Jean-Jacques Rousseau and botany
the salutary science
About the Book
Universally studied for his writings on politics, philosophy, morality and education, Jean-Jacques Rousseau’s interest in botany has been deemed a mere curiosity. In this radical reinterpretation Alexandra Cook demonstrates how this seemingly marginal activity shaped and was shaped by his philosophy.
Rousseau’s botanical project was informed by his belief in the superiority of nature over artifice – a principle illustrated in his famous Lettres élémentaires sur la botanique, in which he used the ‘natural method’ of plant classification, a ground-breaking system which would eventually triumph over rival systems. Based on a wide range of original sources, Cook traces and re-assesses Rousseau’s botanical education, the complex history of his plant collections, and his participation in scientific correspondence networks. She also reveals how his botanical writings were manipulated and misinterpreted following his death.
In this richly illustrated study, supported by inventories of his botanical library, correspondents and herbaria, Cook provides an unprecedented insight into Rousseau’s study and practice of botany. Not simply an intellectual pursuit, it became part of his physical and psychological self-discipline, a precursor to today’s ‘environmental therapy’.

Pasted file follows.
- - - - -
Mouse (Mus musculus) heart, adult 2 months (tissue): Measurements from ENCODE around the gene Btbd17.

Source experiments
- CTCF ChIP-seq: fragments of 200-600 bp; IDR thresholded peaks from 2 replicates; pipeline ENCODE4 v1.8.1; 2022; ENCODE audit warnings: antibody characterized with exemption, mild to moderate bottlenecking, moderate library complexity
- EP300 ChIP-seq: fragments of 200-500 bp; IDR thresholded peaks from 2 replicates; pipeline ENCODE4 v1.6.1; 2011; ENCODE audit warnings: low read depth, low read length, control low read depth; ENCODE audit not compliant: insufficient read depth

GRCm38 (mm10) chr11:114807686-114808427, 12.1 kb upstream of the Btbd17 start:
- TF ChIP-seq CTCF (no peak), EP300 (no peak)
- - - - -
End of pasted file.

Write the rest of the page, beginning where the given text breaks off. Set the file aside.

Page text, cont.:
1. The ‘remède dans le mal’
2. The chemical background
3. Helvetia mediatrix: the atmosphere of eighteenth-century Swiss science
4. Patriotism in a new key: Rousseau encounters Neuchâtel botany
5. Sex, plants and classification
6. ‘Se tracer un plan à sa guise’: Rousseau and the natural method
7. Modes of mediation: botanical books and binomial names
8. The herbarium as boundary object
9. A forged legacy: the strange fates of Rousseau’s botanical works
10. Reading Rousseau on botany at the end of nature
Appendix 1: Rousseau’s botanical sources
Appendix 2: Rousseau’s botanical correspondents and contacts
Appendix 3: Rousseau’s herbaria: summary table
**Winner of the Society for the History of Natural History (SHNH)’s John Thackray Medal 2013**
**Winner of the Arts Faculty Research Output Prize, 2013 (University of Hong Kong)**
Archives of Natural History
[Alexandra Cook] is clearly an expert on Rousseau’s botanical writings, and brings her expertise to this study of Rousseau and his place in eighteenth-century botany. The work is a testament of her in-depth work on Rousseau’s botany, and includes extensive appendices which provide a detailed enumeration of Rousseau’s botanical sources, a list of his botanical correspondents and contacts, and summary tables of his own herbaria.
The British Journal for the History of Science
Alexandra Cook’s Jean-Jacques Rousseau and botany: the salutary science is a major and decisive addition to the vast field of Rousseau studies and studies of eighteenth-century botany. It shows how his dedication to botany for a significant period of his life had implications for his emotional, intellectual and social life and how he was part of larger and dynamic processes in accessing and ordering the knowledge of nature.